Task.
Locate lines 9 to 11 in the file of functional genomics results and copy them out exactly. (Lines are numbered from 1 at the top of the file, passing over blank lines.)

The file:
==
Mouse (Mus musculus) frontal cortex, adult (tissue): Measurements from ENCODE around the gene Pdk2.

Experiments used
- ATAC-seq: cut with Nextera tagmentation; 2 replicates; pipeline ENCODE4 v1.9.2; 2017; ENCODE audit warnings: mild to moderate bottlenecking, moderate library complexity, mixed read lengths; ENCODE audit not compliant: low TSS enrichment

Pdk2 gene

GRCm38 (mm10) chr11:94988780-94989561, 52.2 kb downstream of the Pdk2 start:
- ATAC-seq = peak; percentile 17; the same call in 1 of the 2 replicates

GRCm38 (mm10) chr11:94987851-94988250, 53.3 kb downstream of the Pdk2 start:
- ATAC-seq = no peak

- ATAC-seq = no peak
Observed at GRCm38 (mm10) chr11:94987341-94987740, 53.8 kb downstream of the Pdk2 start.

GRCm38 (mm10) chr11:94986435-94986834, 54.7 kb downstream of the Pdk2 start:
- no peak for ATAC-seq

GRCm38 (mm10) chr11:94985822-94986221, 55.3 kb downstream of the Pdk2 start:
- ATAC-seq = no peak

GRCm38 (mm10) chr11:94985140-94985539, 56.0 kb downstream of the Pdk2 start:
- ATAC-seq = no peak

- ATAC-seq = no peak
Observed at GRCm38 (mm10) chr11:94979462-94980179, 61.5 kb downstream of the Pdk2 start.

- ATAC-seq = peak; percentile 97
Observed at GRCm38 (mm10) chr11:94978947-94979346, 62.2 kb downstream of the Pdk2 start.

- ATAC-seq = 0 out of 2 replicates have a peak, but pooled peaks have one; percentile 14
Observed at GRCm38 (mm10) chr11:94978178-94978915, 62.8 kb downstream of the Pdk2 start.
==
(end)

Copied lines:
- ATAC-seq = no peak
Observed at GRCm38 (mm10) chr11:94987341-94987740, 53.8 kb downstream of the Pdk2 start.

GRCm38 (mm10) chr11:94986435-94986834, 54.7 kb downstream of the Pdk2 start: